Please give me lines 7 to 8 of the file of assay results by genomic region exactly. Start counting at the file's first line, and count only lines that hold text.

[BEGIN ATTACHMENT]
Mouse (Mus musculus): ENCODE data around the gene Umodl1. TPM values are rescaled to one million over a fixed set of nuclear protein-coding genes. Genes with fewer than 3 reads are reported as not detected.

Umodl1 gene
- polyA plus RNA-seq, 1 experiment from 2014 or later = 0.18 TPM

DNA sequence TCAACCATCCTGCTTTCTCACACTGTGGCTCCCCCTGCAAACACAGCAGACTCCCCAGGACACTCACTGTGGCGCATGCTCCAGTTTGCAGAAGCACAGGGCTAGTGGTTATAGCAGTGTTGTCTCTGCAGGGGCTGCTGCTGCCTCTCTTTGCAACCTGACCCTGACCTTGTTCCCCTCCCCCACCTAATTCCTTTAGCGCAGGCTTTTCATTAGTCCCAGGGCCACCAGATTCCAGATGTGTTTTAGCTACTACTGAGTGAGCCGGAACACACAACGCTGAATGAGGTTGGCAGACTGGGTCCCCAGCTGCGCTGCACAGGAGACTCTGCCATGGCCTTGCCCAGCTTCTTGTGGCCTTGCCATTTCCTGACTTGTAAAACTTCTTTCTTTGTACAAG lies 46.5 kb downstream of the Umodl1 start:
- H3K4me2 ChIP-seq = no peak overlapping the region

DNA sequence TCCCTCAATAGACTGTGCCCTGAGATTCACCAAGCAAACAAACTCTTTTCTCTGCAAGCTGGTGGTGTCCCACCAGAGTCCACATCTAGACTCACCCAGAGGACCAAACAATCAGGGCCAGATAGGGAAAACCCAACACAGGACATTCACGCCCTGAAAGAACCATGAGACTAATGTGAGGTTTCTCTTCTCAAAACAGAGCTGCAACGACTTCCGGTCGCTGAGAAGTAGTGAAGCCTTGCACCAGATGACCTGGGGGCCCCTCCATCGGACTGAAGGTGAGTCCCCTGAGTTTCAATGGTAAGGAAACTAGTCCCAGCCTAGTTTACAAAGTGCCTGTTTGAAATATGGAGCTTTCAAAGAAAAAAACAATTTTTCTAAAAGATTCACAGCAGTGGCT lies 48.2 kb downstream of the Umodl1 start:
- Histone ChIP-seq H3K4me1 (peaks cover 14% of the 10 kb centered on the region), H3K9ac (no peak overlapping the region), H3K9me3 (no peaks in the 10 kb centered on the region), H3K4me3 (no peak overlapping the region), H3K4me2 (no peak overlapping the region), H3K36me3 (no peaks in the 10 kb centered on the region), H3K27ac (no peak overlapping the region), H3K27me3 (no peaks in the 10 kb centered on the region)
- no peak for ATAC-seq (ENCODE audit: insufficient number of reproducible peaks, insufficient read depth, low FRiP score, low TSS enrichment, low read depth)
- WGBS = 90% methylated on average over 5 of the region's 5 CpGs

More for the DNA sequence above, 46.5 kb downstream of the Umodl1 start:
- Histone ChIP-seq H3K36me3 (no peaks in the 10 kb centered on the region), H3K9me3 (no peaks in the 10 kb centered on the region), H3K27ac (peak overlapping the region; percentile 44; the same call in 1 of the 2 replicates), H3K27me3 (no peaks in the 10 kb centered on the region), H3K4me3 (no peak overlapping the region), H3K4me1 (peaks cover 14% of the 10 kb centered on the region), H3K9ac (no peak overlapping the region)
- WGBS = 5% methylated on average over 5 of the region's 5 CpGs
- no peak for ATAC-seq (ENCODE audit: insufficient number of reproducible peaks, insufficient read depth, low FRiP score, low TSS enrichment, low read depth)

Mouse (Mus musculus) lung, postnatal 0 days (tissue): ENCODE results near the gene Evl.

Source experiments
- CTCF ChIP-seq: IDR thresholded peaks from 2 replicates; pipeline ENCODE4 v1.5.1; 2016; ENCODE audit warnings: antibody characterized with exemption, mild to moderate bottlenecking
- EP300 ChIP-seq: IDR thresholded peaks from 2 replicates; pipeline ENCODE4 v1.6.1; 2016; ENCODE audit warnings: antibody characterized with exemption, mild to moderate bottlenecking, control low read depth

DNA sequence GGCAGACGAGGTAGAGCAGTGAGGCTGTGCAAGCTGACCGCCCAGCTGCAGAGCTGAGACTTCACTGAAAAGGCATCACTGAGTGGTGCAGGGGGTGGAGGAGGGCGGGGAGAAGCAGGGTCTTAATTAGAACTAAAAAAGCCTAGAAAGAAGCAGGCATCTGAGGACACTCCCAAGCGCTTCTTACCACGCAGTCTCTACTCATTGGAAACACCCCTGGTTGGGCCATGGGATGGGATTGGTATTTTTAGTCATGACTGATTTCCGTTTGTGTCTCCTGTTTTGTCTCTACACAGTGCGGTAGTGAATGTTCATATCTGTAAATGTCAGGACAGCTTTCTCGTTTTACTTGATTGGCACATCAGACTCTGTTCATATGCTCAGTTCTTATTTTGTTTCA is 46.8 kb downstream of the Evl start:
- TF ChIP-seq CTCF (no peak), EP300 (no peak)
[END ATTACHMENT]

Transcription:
- Histone ChIP-seq H3K4me1 (peaks cover 14% of the 10 kb centered on the region), H3K9ac (no peak overlapping the region), H3K9me3 (no peaks in the 10 kb centered on the region), H3K4me3 (no peak overlapping the region), H3K4me2 (no peak overlapping the region), H3K36me3 (no peaks in the 10 kb centered on the region), H3K27ac (no peak overlapping the region), H3K27me3 (no peaks in the 10 kb centered on the region)
- no peak for ATAC-seq (ENCODE audit: insufficient number of reproducible peaks, insufficient read depth, low FRiP score, low TSS enrichment, low read depth)